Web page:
A new book, reviewed on a Christian Science Monitor blog, alleges there's a massive public relations campaign to discredit global warming, to deny what a good deal of scientific evidence indicates is a pressing -- though not necessarily "touchable" -- concern. The author, James Hoggan, is chairman of Hoggan & Associates, a Canadian public relations firm.
If Hoggan's concerns are anywhere close to the mark, what we have occurring in the anti-climate change campaigns, is not public relations. It is perversion. Perverse PR is as much a danger to our discipline as climate change is to humanity. It can reinforce an all-too-readily accepted stereotype of PR as manipulative and deceptive, and the stakes are worldwide.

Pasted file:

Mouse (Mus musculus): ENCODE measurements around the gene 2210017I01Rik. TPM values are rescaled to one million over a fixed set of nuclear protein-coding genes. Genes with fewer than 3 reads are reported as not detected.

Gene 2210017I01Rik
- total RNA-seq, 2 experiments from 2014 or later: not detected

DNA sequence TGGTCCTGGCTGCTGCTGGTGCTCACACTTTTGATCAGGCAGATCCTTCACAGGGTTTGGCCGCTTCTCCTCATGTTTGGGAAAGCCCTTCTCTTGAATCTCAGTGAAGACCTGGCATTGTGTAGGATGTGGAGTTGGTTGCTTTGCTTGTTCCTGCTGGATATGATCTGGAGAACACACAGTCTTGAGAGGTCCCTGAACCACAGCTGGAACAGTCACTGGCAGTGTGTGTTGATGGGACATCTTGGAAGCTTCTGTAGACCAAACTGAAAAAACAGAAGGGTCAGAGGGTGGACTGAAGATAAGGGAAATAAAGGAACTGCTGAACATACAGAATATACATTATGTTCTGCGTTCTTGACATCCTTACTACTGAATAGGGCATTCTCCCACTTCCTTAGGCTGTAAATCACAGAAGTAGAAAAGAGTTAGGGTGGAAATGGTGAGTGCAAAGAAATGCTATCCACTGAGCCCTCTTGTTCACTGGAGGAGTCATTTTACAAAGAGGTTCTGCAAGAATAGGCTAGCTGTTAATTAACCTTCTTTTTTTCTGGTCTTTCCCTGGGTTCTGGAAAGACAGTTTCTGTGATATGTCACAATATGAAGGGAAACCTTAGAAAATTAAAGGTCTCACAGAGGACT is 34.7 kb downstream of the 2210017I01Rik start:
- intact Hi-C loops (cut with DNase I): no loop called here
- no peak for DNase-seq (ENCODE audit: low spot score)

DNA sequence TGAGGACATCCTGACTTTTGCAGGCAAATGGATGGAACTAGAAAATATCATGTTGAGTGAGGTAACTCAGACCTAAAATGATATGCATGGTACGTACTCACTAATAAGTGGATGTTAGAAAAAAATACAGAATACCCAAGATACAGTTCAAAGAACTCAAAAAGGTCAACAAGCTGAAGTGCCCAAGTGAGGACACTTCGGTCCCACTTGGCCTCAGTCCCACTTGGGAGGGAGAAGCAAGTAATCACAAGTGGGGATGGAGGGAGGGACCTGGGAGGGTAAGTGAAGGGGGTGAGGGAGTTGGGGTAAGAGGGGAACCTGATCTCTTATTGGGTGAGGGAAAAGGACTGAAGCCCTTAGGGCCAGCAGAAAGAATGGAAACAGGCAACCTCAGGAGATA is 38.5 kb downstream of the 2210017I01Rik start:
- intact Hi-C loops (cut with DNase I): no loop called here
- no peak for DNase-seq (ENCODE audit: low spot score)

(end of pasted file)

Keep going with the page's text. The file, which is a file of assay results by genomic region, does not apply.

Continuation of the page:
What we need on the climate change scene is not PR but dialogue, a deeper, more engaging form of communication than what is typically practiced even in the best relational campaigns. If there's any sort of prospect that climate change is real -- as there certainly appears to be -- the risks of delaying concerted actions are too great to bear.
We should be acting as though climate change is real, for it may well be. That process would begin with conversation across divergent perspectives, serious exchanges about what seems known and what needs yet to be determined. With any luck, such conversations would deepen into dialogue, and humanity would have a chance of being well served by a global communication process.
What we have now are sniper sorties, and they simply won't do as PR, communication, or anything else of value to our planet.
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